Read the rest of this article at: The New Yorker

In the News 08.27.18 : Today’s Articles of Interest from Around the Internets

How Dev Hynes, English Misfit, Became Blood Orange, R.&B. Miracle Worker

In the News 08.27.18 : Today’s Articles of Interest from Around the Internets

On a sticky late-spring Saturday in New York, Devonté Hynes was on the set of the video for the song “Jewelry,” one of his newest solo recordings under the name Blood Orange — a typically restless, jazzy slow jam that starts as a spoken-word poem and ends as a kind of languid rap. The “set,” in this case, meant the sidewalk on a slip of street running west to east between Sixth Avenue and Washington Square Park. As with most of the videos the 32-year-old Hynes has created since he began making music professionally, back in his late teens, he was directing this one himself.

Earlier, Hynes and a cast of shirtless, mostly tattooed friends had performed the video’s elegantly homoerotic dance scenes. Then they rolled their gear through the park, past a crowd protesting New York’s criminalization of sex work, to this side street, where they shot a scene featuring Janet Mock, the writer, director and activist. Mock doesn’t just appear on Blood Orange’s fourth and latest album, “Negro Swan”; she serves, via a narration woven throughout the record, as a kind of proxy for Hynes’s authorial voice. “I’ve gotten so many texts from people,” she says of the response since Hynes started sending his new album around. “My friend Ilana Glazer is like, ‘I heard you on “Negro Swan,” and oh, my God, it’s amazing!’ ”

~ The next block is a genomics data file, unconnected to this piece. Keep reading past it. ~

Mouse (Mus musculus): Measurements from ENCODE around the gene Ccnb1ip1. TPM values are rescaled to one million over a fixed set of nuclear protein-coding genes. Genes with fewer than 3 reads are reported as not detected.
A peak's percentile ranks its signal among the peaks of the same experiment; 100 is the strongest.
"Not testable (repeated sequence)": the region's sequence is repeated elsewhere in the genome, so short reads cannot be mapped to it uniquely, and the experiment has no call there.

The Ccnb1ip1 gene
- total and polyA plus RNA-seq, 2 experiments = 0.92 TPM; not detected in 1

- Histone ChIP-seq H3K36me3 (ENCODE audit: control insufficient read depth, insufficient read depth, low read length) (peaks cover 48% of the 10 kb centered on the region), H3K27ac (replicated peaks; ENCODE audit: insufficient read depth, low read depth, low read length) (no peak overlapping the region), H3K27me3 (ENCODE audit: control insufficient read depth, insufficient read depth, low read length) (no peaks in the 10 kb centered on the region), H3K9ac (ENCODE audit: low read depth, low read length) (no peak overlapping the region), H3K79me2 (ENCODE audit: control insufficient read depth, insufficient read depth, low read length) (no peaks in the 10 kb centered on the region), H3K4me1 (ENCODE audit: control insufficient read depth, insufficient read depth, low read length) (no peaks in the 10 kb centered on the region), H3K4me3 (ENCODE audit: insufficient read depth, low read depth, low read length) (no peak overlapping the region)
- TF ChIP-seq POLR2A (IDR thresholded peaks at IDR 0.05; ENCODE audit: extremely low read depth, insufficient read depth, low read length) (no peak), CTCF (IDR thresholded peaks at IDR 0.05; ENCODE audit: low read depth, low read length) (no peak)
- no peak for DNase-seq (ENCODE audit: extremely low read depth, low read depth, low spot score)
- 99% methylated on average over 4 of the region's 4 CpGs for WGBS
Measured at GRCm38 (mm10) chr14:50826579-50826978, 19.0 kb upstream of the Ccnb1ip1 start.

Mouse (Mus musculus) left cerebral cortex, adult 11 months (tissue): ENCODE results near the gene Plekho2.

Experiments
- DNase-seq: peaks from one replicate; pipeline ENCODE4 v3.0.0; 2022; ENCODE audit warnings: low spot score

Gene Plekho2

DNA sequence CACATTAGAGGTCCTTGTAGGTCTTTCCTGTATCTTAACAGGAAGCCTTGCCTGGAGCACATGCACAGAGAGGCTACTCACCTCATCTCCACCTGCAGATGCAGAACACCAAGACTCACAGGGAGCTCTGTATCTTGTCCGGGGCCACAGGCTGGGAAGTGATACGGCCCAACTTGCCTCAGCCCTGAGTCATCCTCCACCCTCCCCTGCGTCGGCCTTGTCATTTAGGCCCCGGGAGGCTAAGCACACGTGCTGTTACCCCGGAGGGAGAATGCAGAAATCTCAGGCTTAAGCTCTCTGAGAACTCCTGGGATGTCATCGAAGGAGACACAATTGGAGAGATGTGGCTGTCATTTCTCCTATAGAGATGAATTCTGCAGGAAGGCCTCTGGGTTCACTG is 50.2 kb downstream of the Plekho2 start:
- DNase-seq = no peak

The list of stars Hynes has produced and written songs with — Solange Knowles, Kylie Minogue, Carly Rae Jepsen, Mariah Carey — might lead you to expect a maker of slick and splashy hits, churning out bangers destined for a mall near you. But Hynes’s work, even with the shiniest of stars, is something else entirely: It has a tender, gauzy feel, a new-wave R.&B. sensibility more suited for bedrooms than big stages. It’s pensive; there is a streak of sorrow in almost everything he writes. It’s also, in countless ways, the aural incarnation of a socially engaged, emotionally intelligent, multicultural, gender-fluid zeitgeist that’s now reaching the shores of mainstream pop.